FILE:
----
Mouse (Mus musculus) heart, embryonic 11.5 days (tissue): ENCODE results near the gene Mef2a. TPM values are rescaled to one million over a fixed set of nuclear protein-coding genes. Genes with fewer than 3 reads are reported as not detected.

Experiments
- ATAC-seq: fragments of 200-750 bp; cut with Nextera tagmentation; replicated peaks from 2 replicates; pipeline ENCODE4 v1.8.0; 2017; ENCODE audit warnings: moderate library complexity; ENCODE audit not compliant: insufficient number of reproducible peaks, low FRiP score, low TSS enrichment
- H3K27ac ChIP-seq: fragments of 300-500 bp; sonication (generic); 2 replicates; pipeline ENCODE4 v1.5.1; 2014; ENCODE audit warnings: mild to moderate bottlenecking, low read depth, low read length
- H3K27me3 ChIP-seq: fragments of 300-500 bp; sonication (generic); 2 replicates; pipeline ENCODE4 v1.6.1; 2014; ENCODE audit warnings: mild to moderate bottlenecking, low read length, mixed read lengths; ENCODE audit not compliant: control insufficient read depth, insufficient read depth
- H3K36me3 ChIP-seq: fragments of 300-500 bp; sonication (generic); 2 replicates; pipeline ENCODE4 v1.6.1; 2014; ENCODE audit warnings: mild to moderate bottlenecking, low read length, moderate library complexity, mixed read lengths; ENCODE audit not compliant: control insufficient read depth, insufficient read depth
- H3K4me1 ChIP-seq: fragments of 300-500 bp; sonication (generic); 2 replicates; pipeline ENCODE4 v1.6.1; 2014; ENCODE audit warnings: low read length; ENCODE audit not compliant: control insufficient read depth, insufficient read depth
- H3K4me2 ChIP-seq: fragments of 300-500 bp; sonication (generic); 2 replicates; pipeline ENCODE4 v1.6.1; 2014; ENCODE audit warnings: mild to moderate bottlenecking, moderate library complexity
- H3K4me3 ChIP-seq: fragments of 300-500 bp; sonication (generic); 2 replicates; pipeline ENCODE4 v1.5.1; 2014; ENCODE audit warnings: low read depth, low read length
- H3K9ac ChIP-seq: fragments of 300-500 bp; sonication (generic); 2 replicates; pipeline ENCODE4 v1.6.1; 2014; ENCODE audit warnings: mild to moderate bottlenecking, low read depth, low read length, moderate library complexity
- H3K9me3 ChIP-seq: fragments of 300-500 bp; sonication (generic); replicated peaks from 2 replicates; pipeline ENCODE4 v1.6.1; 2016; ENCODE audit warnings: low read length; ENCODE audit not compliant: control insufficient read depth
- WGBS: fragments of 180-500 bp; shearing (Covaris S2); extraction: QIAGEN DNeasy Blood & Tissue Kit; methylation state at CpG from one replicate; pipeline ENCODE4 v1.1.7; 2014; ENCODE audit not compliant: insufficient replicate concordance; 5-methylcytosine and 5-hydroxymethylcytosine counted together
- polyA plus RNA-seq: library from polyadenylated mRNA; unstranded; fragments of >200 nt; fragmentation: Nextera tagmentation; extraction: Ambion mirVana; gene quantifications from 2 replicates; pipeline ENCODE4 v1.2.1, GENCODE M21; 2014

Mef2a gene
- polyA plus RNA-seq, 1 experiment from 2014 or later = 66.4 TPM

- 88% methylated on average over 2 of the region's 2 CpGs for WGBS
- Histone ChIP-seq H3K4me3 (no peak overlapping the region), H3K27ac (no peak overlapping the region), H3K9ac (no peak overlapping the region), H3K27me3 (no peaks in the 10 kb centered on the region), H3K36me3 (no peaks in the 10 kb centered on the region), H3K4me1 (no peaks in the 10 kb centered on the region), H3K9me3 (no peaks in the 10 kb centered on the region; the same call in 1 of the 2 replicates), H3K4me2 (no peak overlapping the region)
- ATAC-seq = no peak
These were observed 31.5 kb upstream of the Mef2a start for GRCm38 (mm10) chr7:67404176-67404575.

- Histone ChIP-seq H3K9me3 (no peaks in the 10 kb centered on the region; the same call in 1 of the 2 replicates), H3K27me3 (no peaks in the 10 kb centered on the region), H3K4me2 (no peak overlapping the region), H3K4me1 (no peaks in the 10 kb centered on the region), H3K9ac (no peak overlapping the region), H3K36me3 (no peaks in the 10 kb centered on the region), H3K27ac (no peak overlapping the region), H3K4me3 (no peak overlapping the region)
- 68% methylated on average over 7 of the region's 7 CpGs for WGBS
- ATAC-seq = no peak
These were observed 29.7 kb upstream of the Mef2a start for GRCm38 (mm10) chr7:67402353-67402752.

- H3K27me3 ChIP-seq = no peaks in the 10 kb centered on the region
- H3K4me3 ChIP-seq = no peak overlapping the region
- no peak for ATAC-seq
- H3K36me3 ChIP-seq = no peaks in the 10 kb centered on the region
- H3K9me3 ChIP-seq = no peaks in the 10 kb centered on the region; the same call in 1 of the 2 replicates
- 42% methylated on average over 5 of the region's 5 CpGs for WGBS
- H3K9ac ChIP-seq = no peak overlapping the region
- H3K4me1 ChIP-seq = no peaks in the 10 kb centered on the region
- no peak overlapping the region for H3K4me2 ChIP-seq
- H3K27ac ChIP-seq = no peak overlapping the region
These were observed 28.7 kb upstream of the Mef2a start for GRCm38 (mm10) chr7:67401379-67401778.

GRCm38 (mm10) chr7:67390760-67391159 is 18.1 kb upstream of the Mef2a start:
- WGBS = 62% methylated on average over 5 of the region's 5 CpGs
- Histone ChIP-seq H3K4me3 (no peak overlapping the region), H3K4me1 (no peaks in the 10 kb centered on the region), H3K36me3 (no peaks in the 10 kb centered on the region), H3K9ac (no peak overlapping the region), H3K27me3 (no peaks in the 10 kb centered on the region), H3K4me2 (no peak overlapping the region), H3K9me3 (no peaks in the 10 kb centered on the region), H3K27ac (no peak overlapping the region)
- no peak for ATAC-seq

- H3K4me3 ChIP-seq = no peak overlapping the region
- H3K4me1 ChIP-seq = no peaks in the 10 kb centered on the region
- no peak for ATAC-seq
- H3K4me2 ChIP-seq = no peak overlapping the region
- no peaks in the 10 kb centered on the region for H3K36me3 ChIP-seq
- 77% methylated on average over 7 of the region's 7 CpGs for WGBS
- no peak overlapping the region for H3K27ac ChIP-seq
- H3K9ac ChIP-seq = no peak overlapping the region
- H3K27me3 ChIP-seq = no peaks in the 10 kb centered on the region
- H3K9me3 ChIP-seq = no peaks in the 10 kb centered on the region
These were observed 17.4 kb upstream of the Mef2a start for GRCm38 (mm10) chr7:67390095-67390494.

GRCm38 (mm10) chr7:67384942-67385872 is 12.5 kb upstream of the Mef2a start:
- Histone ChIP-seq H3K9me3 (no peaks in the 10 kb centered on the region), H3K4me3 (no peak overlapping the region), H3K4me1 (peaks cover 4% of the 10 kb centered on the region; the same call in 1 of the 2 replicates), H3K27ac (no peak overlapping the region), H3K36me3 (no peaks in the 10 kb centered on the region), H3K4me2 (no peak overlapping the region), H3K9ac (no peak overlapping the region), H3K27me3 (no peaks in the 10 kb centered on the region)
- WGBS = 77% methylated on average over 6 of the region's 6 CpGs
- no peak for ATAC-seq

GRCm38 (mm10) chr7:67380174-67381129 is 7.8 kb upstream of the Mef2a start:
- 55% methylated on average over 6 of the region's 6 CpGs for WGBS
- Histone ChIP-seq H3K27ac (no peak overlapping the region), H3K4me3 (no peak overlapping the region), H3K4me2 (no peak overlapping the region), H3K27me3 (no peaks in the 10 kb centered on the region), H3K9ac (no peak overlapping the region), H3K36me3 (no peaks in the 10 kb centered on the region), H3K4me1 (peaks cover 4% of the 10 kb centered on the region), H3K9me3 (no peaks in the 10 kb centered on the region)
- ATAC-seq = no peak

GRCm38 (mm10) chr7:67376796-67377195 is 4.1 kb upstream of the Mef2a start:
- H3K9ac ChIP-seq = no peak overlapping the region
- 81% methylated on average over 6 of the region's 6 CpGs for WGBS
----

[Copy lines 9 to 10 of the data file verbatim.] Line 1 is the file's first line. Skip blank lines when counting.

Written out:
- H3K4me3 ChIP-seq: fragments of 300-500 bp; sonication (generic); 2 replicates; pipeline ENCODE4 v1.5.1; 2014; ENCODE audit warnings: low read depth, low read length
- H3K9ac ChIP-seq: fragments of 300-500 bp; sonication (generic); 2 replicates; pipeline ENCODE4 v1.6.1; 2014; ENCODE audit warnings: mild to moderate bottlenecking, low read depth, low read length, moderate library complexity